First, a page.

Temple of Hathor
05/13/2011 89 °F
We are leaving this morning at seven thirty for a day trip to Dendera and Abydos but first we need to have a hearty breakfast: fried eggs, tahini, leavened bread, sliced tomatoes and cucumbers, coffee, fuul, falafel, and cheese. This is the first time I have seen eggs for breakfast on this trip so I think they might be there just for us.
There are six of us in the group plus the driver: Mohammed, our English-speaking Egyptian guide, and a German couple with their Egyptian guide who speaks German. I have borrowed a book from the Mara House “library” for this day trip: “Chasing Harry Winston” by Lauren Weisberger. It is a one hour drive to Dendera, then a two hour drive from Dendera to Abydos which means a three hour return drive to Mara House. This chick lit book will make the time go faster if it’s a good read.
Not five minutes drive outside of Luxor is farmland with mostly sugar cane and wheat grown these days. It's beautiful - donkey carts being driven everywhere and mud brick houses along the main roads and the canals. Here's a picture of the sugar cane train - small scale tracks that run along the canals past everyone's farms. They load their sugar cane stalks onto the cars and then the train cars are moved on the tracks to the Nile where they are transported by barge to the market and the sugar cane processing plant.
Our first stop is Dendera, a large well-preserved Graeco-Roman temple dedicated to Hathor. The current temple was begun in the first century B.C. under the last of the Ptolemies and completed under Augustus (30 B.C. – 14 A.D.). Dendera was the chief seat of worship of Hathor and in Ptolemic times (probably earlier) there would be reciprocal festivals and pilgrimages every year between this Temple of Hathor and the Temple of Horus further south in Edfu (see my 5/XX/2011 entry in this blog for our visit to the Temple of Horus).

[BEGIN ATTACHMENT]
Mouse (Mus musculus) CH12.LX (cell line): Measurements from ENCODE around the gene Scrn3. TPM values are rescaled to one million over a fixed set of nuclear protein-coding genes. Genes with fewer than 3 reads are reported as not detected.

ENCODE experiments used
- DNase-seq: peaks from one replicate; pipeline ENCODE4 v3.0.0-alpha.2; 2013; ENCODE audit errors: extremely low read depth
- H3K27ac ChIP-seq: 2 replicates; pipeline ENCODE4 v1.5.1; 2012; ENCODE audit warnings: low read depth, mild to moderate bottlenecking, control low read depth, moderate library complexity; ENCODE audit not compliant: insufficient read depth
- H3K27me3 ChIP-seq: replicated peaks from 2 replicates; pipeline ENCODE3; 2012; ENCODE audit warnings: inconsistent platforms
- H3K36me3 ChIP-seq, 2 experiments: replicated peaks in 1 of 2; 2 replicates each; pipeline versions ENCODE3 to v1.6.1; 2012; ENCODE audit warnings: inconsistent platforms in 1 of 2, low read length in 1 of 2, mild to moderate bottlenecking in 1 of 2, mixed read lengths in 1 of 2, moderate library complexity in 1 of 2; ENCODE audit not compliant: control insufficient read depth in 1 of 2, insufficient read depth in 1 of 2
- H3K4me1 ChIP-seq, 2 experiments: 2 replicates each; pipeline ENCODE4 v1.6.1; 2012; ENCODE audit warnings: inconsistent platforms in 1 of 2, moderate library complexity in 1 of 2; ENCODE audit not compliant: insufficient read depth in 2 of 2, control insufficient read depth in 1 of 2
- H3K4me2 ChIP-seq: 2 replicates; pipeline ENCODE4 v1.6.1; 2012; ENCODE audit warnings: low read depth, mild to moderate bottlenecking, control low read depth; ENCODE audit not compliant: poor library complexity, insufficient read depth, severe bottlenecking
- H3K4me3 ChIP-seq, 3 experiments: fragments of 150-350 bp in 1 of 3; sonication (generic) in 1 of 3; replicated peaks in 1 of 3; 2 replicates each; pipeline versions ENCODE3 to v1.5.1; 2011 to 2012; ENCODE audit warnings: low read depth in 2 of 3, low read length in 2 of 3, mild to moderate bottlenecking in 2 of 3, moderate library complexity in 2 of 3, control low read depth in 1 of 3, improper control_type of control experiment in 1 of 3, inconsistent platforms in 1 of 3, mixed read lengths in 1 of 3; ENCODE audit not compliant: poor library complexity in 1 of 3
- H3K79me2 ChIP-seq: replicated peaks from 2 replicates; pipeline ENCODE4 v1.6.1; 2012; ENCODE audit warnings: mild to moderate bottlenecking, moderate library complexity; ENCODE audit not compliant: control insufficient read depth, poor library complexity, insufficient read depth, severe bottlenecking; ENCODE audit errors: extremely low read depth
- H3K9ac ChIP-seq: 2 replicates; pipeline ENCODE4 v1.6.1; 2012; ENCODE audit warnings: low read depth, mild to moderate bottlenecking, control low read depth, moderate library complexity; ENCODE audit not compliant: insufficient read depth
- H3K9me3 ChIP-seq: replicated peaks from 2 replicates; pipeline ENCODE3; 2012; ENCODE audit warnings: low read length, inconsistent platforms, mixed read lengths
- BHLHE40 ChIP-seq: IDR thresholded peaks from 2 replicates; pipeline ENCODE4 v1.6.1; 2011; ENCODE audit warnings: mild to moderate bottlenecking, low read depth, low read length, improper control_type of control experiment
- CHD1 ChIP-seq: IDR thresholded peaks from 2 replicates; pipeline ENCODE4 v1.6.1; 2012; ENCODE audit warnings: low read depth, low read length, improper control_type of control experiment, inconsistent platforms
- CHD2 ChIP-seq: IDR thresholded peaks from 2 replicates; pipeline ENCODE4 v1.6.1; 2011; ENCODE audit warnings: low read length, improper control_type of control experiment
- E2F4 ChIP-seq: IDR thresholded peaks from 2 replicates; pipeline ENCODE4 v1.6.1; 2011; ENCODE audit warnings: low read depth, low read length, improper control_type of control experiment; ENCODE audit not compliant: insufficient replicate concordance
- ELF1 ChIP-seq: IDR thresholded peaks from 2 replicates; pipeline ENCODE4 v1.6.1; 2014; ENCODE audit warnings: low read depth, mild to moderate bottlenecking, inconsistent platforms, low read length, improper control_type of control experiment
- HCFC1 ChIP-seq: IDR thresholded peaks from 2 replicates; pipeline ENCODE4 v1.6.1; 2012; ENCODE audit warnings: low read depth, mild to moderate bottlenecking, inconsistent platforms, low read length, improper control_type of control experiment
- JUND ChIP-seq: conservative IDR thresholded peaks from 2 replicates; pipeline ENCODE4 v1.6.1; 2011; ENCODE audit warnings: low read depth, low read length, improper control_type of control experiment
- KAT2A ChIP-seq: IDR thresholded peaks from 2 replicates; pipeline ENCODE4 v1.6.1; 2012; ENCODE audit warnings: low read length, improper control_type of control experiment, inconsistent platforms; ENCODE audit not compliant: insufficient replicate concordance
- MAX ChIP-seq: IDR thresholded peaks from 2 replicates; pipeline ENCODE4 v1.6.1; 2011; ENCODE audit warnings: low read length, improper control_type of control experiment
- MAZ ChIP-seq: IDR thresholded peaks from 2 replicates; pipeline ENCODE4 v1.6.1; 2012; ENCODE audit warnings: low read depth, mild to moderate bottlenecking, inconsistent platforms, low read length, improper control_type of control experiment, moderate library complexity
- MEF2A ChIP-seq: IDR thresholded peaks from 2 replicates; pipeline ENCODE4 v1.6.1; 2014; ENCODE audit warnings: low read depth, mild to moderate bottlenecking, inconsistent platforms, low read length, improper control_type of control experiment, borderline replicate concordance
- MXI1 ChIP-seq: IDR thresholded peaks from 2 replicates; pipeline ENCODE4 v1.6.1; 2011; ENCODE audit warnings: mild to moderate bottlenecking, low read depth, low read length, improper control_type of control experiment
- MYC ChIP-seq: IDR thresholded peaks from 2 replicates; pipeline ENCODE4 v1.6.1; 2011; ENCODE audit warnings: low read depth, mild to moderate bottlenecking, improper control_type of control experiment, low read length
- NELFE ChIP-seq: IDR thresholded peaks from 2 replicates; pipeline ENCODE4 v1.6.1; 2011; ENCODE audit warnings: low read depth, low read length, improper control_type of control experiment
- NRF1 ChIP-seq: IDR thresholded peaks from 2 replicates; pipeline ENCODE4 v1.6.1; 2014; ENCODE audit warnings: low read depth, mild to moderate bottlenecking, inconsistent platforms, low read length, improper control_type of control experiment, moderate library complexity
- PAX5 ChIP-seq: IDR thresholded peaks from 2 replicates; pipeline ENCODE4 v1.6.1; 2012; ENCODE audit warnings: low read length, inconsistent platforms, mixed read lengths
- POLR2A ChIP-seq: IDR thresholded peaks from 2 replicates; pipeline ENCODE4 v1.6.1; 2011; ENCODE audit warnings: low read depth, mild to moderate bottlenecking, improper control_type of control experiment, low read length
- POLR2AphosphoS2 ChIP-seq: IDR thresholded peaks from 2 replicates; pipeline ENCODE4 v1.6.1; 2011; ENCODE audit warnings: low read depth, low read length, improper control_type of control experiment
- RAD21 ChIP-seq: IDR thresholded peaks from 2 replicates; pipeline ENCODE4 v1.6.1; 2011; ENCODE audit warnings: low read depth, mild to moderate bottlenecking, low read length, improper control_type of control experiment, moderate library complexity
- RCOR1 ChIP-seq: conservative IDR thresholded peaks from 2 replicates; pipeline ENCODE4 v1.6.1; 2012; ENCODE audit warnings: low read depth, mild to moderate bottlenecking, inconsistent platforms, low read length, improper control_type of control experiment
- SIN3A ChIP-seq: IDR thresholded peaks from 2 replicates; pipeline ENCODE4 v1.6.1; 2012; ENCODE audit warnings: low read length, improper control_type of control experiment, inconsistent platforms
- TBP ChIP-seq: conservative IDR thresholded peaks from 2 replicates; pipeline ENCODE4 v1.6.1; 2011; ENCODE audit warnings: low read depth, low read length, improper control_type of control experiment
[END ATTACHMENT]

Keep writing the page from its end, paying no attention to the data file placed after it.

One of the really cool aspects of this temple is the secret texts (previously only known by the priests of the temple) were enshrined as reliefs on the exterior and interior walls. Priests would still be needed to interpret the texts for ceremonies but the formerly secret texts could now be public knowledge if one knew how to read them.
The ceilings in the Hypostyle Hall are currently being cleaned and they have left a portion of the ceiling (in the center of the hall) with the soot from centuries of fires to show the difference. There is still a lot of pigment on the ceilings and columns - very nice! But darn it! Hathor's face on each and every column has been chiseled off.
My favorites are the walls of the eastern staircase leading to the roof chapels: there are life-size figures of priests on both walls walking up and down the staircase to and from the roof chapels. The staircase runs the length of the temple with a very shallow rise.
Another cool feature of Dendera that you don’t find elsewhere are… crypts! Some of the crypts are beneath the temple and we get to crawl down into one that is open to visitors. The reliefs in this crypt are very nicely detailed and date back to Ptolemy XII (80-51 B.C.), some of the oldest reliefs found in the temple.
Visiting this temple was not at the top of my list for this trip but I’m glad we’ve taken the time to visit Dendera. It is a fascinating and beautiful temple!
We are now on our way to Abydos and Timothy pulls out a small snack: sandwich creme cookies. At first I think it's a Nabisco cookie - a little "hello" from home. But no! It's not Nabisco, but ARABISCO. Brilliant!